Before launching a social media presence, make sure your time will be well spent. Create a social media plan by writing out answers to the following questions:
✓ Responsible people
Who will be responsible for populating, maintaining, and monitoring your social media presence? Do they have skills and time? List the team members. Avoid relying only on students. A UO faculty or staff member must have administrative privileges to all accounts and is responsible for controlling permissions and security to the accounts.
✓ Goals and strategies
What do you hope to do? Launch a campaign, promote your department, communicate externally? Who is your audience? Alumni, members of the media, the campus community, donors? Define your goal and list promotion tactics; for example, “We will list our Facebook url on all print materials.”
✓ Defining and measuring success
What do you hope to gain? How will you know when you’ve achieved it? Do you want increased traffic to your website? More energetic give and take with prospective students? Do you want to reach out to new colleagues on campus or around the world? Define success, how you'll measure it, and the tools you need to measure it, such as Google Analytics.
Who do you want to come to your party? Targeting specific groups, like prospective students, English faculty members, or the class of ’95 will help you tailor your content and conversation. List your primary audiences. Do you have secondary ones, too? How will you reach out to them initially? Remember, simply setting up a Facebook page isn’t enough. You have to invite people there, and have a plan to keep them interested.
✓ Engagement and conversations
Nobody likes it when you talk constantly about yourself. It shows bad social skills. In social media, you need to be a good conversationalist. Sometimes small talk is more valuable than messaging. How will you engage informally with your audience? For example, the most active conversations on the UO’s Facebook page often center on topics like the best things to do on a sunny spring day. Pepper your presence with questions. It is, after all, social media.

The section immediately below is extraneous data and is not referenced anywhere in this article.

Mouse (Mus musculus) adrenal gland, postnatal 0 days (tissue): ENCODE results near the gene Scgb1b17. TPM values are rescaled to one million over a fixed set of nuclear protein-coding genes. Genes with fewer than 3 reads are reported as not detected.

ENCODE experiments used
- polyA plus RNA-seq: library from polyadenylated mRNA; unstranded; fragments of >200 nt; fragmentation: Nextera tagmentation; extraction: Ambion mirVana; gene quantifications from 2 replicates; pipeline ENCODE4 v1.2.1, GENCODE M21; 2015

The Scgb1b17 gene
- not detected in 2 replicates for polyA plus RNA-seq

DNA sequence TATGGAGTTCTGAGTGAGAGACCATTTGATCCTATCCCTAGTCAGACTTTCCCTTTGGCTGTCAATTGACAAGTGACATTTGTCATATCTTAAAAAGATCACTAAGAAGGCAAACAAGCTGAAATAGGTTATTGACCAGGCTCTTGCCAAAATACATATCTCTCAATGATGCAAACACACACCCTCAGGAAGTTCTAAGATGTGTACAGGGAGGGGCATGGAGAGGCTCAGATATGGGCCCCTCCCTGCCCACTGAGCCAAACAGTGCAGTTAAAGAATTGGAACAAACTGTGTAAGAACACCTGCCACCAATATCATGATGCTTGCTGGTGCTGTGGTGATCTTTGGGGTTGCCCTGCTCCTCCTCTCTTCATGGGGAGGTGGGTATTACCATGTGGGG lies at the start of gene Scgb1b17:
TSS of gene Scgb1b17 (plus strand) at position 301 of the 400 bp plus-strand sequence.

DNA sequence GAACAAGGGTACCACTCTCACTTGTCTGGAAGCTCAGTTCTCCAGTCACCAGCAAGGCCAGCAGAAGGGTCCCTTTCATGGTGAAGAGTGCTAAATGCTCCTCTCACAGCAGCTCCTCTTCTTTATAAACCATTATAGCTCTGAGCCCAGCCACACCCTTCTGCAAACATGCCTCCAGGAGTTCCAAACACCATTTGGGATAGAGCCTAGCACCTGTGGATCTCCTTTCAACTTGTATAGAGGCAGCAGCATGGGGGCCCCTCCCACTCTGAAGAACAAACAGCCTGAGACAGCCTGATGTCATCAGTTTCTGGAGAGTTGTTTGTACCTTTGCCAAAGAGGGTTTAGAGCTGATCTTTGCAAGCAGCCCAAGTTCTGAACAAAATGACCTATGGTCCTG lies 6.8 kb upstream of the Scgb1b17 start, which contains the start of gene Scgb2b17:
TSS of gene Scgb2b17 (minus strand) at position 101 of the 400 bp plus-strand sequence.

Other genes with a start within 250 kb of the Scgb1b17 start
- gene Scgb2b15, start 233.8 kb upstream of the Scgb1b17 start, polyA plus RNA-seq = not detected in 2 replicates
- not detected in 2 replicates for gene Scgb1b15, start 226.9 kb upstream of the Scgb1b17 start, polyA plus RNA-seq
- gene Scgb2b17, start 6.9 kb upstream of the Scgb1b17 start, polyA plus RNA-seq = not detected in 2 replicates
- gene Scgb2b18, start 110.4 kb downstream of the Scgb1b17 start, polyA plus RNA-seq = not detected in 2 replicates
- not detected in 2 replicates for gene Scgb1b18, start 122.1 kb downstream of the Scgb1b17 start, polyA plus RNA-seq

✓ Before you talk, listen
What are people saying in similar spots? What are people saying about you? Who is talking? List who’s talking, about what, and where.
What content will you share? Is it news or engagement based? Images? Video? List the content you will be sharing via social media and the kinds of things you think are successful. Remember, it’s social, so it shouldn’t always be about you. Sometimes, it should be about your users. Will you solicit input from them? How will you foster the loyalty required to keep them interested?
Schedule regular evaluations of your effort’s success based on the plan you outlined by answering these questions. Set out your timeline. Be ready to recast your content and strategy. It’s okay to fail on some things. This is not a project. It’s an ongoing effort.